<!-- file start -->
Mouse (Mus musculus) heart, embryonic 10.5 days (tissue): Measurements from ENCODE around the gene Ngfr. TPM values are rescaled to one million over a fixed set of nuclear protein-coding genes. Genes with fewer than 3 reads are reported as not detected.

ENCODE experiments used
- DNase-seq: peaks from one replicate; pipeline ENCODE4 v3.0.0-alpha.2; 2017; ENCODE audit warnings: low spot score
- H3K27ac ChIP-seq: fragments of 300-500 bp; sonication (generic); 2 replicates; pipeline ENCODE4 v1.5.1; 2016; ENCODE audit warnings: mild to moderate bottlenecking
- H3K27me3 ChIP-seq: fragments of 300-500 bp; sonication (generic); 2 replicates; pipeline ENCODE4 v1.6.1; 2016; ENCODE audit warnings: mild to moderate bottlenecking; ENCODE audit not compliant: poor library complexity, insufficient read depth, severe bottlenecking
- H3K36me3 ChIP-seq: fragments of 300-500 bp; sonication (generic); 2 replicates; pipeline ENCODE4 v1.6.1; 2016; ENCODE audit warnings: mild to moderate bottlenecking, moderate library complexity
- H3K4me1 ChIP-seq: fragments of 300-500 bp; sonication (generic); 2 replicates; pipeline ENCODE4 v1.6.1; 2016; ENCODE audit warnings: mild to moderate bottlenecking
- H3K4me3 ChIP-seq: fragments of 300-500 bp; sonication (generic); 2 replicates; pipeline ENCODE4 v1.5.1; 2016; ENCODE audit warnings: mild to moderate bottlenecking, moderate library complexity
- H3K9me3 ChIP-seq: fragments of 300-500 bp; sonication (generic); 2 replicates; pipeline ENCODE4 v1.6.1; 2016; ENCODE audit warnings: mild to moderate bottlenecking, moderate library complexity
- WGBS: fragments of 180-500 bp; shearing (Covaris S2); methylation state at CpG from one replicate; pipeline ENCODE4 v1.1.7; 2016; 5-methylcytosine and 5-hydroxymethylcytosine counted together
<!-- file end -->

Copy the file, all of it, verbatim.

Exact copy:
Mouse (Mus musculus) heart, embryonic 10.5 days (tissue): Measurements from ENCODE around the gene Ngfr. TPM values are rescaled to one million over a fixed set of nuclear protein-coding genes. Genes with fewer than 3 reads are reported as not detected.

ENCODE experiments used
- DNase-seq: peaks from one replicate; pipeline ENCODE4 v3.0.0-alpha.2; 2017; ENCODE audit warnings: low spot score
- H3K27ac ChIP-seq: fragments of 300-500 bp; sonication (generic); 2 replicates; pipeline ENCODE4 v1.5.1; 2016; ENCODE audit warnings: mild to moderate bottlenecking
- H3K27me3 ChIP-seq: fragments of 300-500 bp; sonication (generic); 2 replicates; pipeline ENCODE4 v1.6.1; 2016; ENCODE audit warnings: mild to moderate bottlenecking; ENCODE audit not compliant: poor library complexity, insufficient read depth, severe bottlenecking
- H3K36me3 ChIP-seq: fragments of 300-500 bp; sonication (generic); 2 replicates; pipeline ENCODE4 v1.6.1; 2016; ENCODE audit warnings: mild to moderate bottlenecking, moderate library complexity
- H3K4me1 ChIP-seq: fragments of 300-500 bp; sonication (generic); 2 replicates; pipeline ENCODE4 v1.6.1; 2016; ENCODE audit warnings: mild to moderate bottlenecking
- H3K4me3 ChIP-seq: fragments of 300-500 bp; sonication (generic); 2 replicates; pipeline ENCODE4 v1.5.1; 2016; ENCODE audit warnings: mild to moderate bottlenecking, moderate library complexity
- H3K9me3 ChIP-seq: fragments of 300-500 bp; sonication (generic); 2 replicates; pipeline ENCODE4 v1.6.1; 2016; ENCODE audit warnings: mild to moderate bottlenecking, moderate library complexity
- WGBS: fragments of 180-500 bp; shearing (Covaris S2); methylation state at CpG from one replicate; pipeline ENCODE4 v1.1.7; 2016; 5-methylcytosine and 5-hydroxymethylcytosine counted together